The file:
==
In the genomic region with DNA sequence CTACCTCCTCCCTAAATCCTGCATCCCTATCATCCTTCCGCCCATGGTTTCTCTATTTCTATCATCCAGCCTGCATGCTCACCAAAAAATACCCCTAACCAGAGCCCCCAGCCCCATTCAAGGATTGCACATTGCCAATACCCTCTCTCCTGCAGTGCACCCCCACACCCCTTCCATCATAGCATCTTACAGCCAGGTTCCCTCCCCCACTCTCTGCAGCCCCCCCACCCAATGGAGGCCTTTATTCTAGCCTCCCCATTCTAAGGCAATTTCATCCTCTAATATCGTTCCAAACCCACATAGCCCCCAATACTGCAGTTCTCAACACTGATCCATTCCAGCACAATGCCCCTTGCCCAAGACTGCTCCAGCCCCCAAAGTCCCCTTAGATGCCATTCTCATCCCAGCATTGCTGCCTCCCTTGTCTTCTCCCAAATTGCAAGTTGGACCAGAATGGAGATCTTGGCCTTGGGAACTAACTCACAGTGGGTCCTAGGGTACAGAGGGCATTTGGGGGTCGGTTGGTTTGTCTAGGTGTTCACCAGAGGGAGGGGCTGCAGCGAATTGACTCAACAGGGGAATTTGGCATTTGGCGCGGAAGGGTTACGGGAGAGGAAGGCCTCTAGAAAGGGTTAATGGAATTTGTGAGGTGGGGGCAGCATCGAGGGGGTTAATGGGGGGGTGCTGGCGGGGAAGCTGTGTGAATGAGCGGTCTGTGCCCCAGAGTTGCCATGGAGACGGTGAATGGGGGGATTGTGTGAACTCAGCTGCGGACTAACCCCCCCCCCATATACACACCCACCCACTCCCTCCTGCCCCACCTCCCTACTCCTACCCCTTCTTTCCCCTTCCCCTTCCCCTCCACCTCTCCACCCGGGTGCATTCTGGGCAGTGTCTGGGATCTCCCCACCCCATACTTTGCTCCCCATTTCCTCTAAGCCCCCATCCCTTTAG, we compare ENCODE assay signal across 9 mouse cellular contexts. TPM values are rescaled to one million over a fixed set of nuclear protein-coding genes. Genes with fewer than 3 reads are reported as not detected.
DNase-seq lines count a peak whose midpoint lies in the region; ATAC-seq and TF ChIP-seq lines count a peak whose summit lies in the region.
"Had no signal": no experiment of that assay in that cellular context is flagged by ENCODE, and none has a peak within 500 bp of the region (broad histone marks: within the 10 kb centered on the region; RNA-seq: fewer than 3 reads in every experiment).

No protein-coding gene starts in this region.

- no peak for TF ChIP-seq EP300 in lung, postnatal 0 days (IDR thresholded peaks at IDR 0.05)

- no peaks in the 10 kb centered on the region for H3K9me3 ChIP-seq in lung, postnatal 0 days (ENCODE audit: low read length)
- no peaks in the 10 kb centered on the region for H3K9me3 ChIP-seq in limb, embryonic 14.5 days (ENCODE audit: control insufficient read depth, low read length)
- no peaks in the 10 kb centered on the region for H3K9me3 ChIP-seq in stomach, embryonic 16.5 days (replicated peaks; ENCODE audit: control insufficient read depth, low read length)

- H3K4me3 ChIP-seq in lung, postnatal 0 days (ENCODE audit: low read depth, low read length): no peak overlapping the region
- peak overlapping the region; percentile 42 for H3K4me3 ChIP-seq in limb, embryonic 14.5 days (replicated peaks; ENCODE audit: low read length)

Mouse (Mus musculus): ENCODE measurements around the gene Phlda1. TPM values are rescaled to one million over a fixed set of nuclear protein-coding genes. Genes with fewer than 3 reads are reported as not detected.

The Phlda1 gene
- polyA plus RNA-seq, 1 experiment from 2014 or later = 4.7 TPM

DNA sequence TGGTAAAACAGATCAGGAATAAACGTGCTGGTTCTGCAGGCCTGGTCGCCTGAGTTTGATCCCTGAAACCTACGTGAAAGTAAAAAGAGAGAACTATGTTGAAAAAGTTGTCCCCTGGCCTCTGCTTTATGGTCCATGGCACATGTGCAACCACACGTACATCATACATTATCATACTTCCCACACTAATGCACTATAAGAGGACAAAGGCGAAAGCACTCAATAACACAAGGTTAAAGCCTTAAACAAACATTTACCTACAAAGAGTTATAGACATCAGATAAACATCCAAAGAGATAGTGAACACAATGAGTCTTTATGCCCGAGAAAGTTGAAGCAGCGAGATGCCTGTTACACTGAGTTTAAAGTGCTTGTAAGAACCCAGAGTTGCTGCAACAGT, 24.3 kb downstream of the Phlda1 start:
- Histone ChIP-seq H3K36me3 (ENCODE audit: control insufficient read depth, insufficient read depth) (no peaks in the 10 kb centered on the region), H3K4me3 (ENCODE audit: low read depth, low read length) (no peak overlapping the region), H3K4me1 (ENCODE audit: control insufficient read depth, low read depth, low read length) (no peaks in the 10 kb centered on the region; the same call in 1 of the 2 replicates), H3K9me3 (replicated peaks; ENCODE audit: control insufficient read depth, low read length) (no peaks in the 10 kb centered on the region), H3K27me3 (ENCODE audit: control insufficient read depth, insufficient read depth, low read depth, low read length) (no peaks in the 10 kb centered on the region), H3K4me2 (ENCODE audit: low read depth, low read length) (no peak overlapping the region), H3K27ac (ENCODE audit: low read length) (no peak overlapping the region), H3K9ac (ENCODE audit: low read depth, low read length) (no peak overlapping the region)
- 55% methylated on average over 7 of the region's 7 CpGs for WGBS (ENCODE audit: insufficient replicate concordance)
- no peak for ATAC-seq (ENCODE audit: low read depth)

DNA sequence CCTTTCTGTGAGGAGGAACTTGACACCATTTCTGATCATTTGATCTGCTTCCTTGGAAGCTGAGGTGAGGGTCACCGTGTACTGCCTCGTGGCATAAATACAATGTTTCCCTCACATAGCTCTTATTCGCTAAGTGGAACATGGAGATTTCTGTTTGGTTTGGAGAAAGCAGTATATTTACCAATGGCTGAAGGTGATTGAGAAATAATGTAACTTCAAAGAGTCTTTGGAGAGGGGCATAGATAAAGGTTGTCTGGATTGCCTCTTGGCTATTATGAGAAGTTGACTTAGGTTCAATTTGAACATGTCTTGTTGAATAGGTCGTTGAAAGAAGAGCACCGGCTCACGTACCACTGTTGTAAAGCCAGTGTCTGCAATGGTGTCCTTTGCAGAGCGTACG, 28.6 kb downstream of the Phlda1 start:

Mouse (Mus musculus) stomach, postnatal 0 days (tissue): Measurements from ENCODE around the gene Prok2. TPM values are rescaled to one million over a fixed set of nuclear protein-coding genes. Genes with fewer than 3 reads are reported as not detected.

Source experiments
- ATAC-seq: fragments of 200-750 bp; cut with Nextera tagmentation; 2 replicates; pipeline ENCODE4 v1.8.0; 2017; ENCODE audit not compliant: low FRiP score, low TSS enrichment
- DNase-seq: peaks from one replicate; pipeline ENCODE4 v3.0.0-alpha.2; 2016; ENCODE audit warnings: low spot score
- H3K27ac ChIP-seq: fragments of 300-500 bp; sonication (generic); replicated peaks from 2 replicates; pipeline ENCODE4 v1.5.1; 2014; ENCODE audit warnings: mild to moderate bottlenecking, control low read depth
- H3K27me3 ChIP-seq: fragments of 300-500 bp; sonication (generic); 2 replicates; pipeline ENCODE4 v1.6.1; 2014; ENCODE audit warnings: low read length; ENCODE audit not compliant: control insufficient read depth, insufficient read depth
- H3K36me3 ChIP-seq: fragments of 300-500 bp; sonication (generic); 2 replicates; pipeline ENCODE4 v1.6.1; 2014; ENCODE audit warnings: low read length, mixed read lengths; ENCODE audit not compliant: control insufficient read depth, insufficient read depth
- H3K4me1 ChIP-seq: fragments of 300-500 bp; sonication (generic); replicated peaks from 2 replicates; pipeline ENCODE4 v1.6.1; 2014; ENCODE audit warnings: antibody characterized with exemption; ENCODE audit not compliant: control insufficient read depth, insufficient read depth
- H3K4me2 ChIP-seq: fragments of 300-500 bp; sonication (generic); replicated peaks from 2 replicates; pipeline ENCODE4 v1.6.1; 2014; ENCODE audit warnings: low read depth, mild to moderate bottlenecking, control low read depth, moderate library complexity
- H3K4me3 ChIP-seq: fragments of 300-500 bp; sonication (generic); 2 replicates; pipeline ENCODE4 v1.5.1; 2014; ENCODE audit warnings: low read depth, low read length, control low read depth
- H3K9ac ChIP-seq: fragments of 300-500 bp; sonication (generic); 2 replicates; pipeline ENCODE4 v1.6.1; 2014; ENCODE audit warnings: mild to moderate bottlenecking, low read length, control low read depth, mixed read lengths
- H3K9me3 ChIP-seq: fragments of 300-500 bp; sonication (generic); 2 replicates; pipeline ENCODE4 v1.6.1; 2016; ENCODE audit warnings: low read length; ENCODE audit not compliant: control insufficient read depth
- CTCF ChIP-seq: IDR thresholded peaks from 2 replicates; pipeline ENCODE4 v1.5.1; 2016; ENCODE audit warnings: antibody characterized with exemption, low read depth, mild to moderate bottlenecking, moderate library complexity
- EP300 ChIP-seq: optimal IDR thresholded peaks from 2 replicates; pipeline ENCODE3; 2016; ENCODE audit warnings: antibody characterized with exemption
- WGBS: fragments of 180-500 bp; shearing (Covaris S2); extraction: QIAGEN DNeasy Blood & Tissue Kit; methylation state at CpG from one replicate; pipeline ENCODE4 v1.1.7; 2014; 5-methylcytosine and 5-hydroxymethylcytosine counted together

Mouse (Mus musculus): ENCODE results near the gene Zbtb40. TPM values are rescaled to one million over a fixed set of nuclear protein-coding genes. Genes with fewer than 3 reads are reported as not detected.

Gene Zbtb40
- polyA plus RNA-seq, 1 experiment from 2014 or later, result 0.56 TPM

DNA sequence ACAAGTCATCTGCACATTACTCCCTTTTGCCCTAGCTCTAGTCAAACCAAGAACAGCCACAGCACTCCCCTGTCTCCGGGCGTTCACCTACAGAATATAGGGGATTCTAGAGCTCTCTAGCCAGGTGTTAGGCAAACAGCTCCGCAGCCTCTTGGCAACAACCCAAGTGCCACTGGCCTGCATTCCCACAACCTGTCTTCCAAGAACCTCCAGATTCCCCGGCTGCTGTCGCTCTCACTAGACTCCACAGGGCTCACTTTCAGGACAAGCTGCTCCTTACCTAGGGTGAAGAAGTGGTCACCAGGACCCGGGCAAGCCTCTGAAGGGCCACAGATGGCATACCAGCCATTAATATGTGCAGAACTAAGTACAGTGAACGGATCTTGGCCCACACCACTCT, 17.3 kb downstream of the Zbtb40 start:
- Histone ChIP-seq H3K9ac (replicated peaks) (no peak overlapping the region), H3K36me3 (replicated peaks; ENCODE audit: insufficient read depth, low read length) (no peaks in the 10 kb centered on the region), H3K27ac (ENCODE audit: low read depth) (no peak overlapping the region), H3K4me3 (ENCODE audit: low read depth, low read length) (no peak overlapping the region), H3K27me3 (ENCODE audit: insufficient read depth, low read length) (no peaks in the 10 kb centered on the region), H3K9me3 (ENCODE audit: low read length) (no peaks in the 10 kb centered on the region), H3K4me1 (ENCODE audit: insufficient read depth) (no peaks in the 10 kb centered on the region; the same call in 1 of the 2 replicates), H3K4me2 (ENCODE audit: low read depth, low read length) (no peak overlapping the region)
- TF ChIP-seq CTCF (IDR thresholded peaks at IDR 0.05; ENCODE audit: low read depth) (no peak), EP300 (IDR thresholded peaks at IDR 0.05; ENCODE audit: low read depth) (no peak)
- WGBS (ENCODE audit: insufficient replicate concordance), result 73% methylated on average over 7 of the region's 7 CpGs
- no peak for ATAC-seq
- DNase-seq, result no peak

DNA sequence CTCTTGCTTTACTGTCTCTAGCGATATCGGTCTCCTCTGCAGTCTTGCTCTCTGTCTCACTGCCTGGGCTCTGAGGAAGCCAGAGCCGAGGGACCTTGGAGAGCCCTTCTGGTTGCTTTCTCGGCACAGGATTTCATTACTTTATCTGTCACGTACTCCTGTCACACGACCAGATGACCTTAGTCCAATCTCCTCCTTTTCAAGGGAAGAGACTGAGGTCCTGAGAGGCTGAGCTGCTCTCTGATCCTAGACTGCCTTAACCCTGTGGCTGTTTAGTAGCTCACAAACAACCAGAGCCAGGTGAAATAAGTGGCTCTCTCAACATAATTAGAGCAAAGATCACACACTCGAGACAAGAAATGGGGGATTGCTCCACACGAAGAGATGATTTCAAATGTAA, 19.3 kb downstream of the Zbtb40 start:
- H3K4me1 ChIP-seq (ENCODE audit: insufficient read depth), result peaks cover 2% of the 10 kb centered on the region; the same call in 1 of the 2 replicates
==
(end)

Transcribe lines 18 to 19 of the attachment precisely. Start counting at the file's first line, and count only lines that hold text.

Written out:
DNA sequence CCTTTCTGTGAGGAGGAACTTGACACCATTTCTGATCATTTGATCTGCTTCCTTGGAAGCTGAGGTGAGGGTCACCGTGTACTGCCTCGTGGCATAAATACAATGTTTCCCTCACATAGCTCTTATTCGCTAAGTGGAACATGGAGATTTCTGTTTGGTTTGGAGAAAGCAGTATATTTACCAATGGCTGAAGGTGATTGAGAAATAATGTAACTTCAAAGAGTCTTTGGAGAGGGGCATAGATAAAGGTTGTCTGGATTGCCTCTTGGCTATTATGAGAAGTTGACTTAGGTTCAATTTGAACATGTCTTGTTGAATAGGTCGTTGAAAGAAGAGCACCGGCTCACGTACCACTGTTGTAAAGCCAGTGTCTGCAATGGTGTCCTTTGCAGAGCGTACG, 28.6 kb downstream of the Phlda1 start:

Mouse (Mus musculus) stomach, postnatal 0 days (tissue): Measurements from ENCODE around the gene Prok2. TPM values are rescaled to one million over a fixed set of nuclear protein-coding genes. Genes with fewer than 3 reads are reported as not detected.